Cambridge: At the University Press, 1927. First edition of a classic work. Bookplates of Bedford College Library for Women, rubberstamp on title-page, but no other library markings. A good to very good copy, tight and clean. Dark blue cloth with gilt spine. Large octavo. Item #14260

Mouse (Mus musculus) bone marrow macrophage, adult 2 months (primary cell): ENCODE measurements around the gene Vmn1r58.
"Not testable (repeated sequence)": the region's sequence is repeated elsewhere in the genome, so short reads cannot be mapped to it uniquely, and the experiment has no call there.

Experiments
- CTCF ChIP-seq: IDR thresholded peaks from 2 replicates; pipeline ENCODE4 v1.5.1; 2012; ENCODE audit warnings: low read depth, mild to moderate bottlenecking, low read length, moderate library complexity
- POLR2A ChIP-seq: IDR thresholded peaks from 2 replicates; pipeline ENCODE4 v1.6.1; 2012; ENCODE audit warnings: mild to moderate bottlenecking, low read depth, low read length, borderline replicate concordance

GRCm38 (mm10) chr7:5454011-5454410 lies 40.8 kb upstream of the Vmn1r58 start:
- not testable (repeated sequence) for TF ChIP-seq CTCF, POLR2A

This is the book for which Hilda Hudson (1881-1965) is best known. "Although she published several papers in applied mathematics (1917–20) and a well-"received monograph, Ruler and Compasses (1916), most of Hudson's work was in the area of pure mathematics concerned with algebraic surfaces and plane curves. Cremona transformation, an analytical technique for studying the geometry of these, was her special interest. Though now displaced by powerful tools of abstract algebra, it was then a subject of considerable activity. Her exceptional geometrical intuition led her by basically elementary methods to solutions of quite difficult problems (reported in seventeen articles, 1911–29), and her much-quoted treatise, the culmination of nearly two decades of scholarly work, presented a unified account of the major elements of the field, supplemented with an extensive annotated bibliography" (Oxford DNB).